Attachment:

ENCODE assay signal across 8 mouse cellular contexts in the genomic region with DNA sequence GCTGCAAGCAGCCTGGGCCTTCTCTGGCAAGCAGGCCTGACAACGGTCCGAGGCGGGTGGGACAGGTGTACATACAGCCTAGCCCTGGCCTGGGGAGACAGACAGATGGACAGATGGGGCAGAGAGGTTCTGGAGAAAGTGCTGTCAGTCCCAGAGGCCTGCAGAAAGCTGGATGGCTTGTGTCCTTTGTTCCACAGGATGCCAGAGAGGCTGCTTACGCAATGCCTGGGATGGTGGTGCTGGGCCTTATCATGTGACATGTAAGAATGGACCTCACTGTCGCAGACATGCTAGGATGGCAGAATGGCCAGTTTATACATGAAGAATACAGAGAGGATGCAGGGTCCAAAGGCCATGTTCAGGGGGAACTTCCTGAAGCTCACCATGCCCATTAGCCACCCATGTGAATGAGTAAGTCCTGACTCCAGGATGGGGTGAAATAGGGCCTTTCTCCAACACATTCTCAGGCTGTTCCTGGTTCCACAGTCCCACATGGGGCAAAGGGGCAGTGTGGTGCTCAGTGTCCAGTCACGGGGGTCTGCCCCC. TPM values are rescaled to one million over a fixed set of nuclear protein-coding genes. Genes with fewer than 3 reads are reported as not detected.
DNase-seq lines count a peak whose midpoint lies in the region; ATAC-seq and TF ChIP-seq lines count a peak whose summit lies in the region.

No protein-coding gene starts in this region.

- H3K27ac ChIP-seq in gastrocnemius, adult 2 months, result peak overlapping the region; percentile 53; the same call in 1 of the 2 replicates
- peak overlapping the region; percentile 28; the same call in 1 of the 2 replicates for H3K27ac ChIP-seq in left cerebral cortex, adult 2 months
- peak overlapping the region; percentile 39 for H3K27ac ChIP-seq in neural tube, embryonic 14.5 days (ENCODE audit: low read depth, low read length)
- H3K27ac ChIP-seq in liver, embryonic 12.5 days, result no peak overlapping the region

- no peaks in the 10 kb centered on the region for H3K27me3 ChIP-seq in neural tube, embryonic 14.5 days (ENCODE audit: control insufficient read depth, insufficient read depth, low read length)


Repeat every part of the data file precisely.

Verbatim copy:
ENCODE assay signal across 8 mouse cellular contexts in the genomic region with DNA sequence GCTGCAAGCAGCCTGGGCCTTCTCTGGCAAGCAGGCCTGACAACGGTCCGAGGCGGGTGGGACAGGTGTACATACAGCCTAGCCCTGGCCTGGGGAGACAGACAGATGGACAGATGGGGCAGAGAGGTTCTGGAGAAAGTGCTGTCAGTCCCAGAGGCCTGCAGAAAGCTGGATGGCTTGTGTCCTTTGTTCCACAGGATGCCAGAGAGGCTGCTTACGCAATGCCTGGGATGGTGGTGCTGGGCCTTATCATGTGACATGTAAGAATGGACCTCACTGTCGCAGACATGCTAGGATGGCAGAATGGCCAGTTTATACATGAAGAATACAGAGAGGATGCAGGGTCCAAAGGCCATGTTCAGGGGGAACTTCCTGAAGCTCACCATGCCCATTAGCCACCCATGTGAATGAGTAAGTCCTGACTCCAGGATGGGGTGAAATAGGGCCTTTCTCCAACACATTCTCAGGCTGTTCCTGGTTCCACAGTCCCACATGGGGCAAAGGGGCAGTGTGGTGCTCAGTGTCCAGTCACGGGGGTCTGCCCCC. TPM values are rescaled to one million over a fixed set of nuclear protein-coding genes. Genes with fewer than 3 reads are reported as not detected.
DNase-seq lines count a peak whose midpoint lies in the region; ATAC-seq and TF ChIP-seq lines count a peak whose summit lies in the region.

No protein-coding gene starts in this region.

- H3K27ac ChIP-seq in gastrocnemius, adult 2 months, result peak overlapping the region; percentile 53; the same call in 1 of the 2 replicates
- peak overlapping the region; percentile 28; the same call in 1 of the 2 replicates for H3K27ac ChIP-seq in left cerebral cortex, adult 2 months
- peak overlapping the region; percentile 39 for H3K27ac ChIP-seq in neural tube, embryonic 14.5 days (ENCODE audit: low read depth, low read length)
- H3K27ac ChIP-seq in liver, embryonic 12.5 days, result no peak overlapping the region

- no peaks in the 10 kb centered on the region for H3K27me3 ChIP-seq in neural tube, embryonic 14.5 days (ENCODE audit: control insufficient read depth, insufficient read depth, low read length)